pageok
pageok
pageok
What a funny guy:

(Note: This entire post relies on the accuracy of the press account, from the Chicago Maroon, the University of Chicago student newspaper. If this account is incorrect, then neither in the post, in which case I'd just quote Bugs Bunny and say "What a bunch of maroons.")

NPR humorist Garrison Keillor, in what was surely a joke, said:

Not one to shy away from speaking his mind, Keillor proposed a solution to what he deemed a fundamental problem with U.S. elections. "I'm trying to organize support for a constitutional amendment to deny voting rights to Jews," Keillor smirked. "I feel if your citizenship is in the Nation of Israel -- like a Jew's is -- you should give up your citizenship. Sorry, but this is my new cause. If Jews are allowed to vote in this country, then why not Canadians?"

Amusing!

What, you say you aren't amused? Even though Keillor was surely speaking in jest, you think it's a jest that's not in the best taste? Well, fortunately it turns out Keillor did not say the above. Here's what he did say:

Not one to shy away from speaking his mind, Keillor proposed a solution to what he deemed a fundamental problem with U.S. elections. "I'm trying to organize support for a constitutional amendment to deny voting rights to Catholics," Keillor smirked. "I feel if your loyalty is to a foreign political leader like the Pope -- like a Catholic's is -- you should give up your citizenship. Sorry, but this is my new cause. If Catholics are allowed to vote in this country, then why not Canadians?"

Now that's funny! No, wait, it's not really funny, and that's not what he said either, nor did he say it about, for instance, Muslims. Here's what he really, really did say (and this time it's true -- check out the newspaper article):

Not one to shy away from speaking his mind, Keillor proposed a solution to what he deemed a fundamental problem with U.S. elections. "I'm trying to organize support for a constitutional amendment to deny voting rights to born-again Christians," Keillor smirked. "I feel if your citizenship is in Heaven -- like a born again Christian's is -- you should give up your citizenship. Sorry, but this is my new cause. If born again Christians are allowed to vote in this country, then why not Canadians?"

Now if I'm right that the first two hypotheticals wouldn't be in the best of taste, even if it were quite clear that Keillor was just joking, then wouldn't we say the same about the real quote, which referred to born-again Christians?

Thanks to InstaPundit for the pointer.

Related Posts (on one page):

  1. Follow-up on Garrison Keillor:
  2. What a funny guy:
Follow-up on Garrison Keillor:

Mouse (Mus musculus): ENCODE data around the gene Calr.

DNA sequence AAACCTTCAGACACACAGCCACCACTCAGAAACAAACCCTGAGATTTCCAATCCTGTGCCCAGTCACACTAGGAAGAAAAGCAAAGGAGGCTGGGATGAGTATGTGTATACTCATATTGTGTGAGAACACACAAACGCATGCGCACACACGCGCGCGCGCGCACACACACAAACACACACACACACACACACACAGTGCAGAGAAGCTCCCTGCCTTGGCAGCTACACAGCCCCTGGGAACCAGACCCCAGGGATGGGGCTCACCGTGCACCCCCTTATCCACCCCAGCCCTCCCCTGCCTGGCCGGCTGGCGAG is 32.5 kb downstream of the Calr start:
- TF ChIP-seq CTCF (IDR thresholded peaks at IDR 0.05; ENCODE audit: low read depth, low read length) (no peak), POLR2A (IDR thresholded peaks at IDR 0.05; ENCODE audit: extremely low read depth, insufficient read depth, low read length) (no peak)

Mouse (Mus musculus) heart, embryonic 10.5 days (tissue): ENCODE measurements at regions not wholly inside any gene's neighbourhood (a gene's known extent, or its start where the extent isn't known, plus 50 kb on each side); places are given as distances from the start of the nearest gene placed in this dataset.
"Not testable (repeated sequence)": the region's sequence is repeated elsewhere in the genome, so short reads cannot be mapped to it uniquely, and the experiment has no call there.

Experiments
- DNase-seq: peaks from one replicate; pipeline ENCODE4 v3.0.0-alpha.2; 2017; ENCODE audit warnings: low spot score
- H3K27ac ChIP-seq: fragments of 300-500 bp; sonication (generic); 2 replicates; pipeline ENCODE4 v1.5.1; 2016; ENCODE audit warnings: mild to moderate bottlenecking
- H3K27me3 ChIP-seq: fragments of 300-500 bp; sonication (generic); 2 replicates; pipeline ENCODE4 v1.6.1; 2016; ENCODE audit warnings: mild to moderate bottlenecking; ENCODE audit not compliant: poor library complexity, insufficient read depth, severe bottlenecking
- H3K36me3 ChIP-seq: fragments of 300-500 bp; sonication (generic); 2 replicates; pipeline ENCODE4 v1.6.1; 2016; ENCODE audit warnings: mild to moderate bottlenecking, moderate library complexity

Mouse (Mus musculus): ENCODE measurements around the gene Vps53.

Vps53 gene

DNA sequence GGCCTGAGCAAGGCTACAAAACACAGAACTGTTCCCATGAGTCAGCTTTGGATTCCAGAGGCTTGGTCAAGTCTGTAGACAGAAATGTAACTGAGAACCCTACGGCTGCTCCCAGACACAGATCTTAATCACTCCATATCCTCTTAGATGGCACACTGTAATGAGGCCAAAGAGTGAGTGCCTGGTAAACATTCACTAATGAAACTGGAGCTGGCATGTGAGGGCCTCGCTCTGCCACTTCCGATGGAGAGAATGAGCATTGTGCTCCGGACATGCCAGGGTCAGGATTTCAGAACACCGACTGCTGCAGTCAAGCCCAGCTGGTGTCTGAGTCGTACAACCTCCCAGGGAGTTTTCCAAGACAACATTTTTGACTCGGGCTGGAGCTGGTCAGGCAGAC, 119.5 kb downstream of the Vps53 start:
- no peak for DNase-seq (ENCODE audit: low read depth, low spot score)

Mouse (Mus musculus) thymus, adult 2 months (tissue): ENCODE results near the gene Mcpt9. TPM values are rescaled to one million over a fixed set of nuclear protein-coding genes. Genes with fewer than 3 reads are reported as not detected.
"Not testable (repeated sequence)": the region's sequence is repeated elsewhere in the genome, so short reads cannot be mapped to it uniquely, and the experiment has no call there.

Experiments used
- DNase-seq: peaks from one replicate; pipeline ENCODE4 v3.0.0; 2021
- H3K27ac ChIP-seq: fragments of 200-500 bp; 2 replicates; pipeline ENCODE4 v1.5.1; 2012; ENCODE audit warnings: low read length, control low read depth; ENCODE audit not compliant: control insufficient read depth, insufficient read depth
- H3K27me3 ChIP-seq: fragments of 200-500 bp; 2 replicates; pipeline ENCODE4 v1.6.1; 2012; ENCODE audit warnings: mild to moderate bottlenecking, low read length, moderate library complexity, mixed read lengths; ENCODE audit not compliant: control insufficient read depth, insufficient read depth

(1) Peter Hsu and Matt Bower confirm that Keillor made a similar joke about stripping born-again Christians of citizenship on his Prairie Home Companion. Here's the audio file — it starts at about 3:30.

(2) Some people suggested that the criticisms of Keillor betray a lack of a sense of humor. I don't think so; I think one aspect of a sense of humor is a sense of what humor is mean-spirited and what isn't. One reader, for instance, pointed me to this post by Stephen Bainbridge and suggested it was similar to Keillor's gag:

[Post title:] The kind of multiculturalism I can get behind

I discovered that owning a dog easily accomplished what many diversity training programs have failed to do for years. Regardless of our race, color, religion, or country of origin, we were one community of civilized dog lovers. (Source: Slate)

Except for those unAmerican cat lovers, all of whom should be sent to Guantanamo forthwith.

But what makes Steve Bainbridge's post amusingly absurd, rather than mean-spirited, is that it's completely obvious that he and his audience don't really dislike cat lovers. It's not just that they don't want to send them to Guantanamo (of course they don't, just as Keillor wouldn't really endorse a proposal to strip born-again Christians of citizenship); it's that they don't really dislike them. On the other hand, I suspect that much of Keillor's audience does dislike born-again Christians, and that a considerable chunk even holds them in contempt. I also suspect Keillor also in some measure dislikes or disapproves of them: Check out the audio, which lists his various complaints about them — these are exaggerated for the sake of humor, but they seem to me to bespeak real disapproval and not just absurdist self-conscious magnification of trivial differences.

Suggesting the deportation of people with whom you obviously have no meaningful grievance is absurdist. Suggesting it as to people whom you do dislike, even if you suggest it facetiously, is mean-spirited. Or at least that's what my sense of humor tells me.

(3) Finally, if you'd like another analogy, imagine that a born-again Christian commentator, speaking to a mostly born-again Christian audience, said the same thing -- in jest, of course -- about non-Christians, or "secular humanists," or atheists. Just some innocent absurdist humor? Or something that seems mean-spirited enough that it's worth speaking out against (though of course not banning)?

Related Posts (on one page):

  1. Follow-up on Garrison Keillor:
  2. What a funny guy: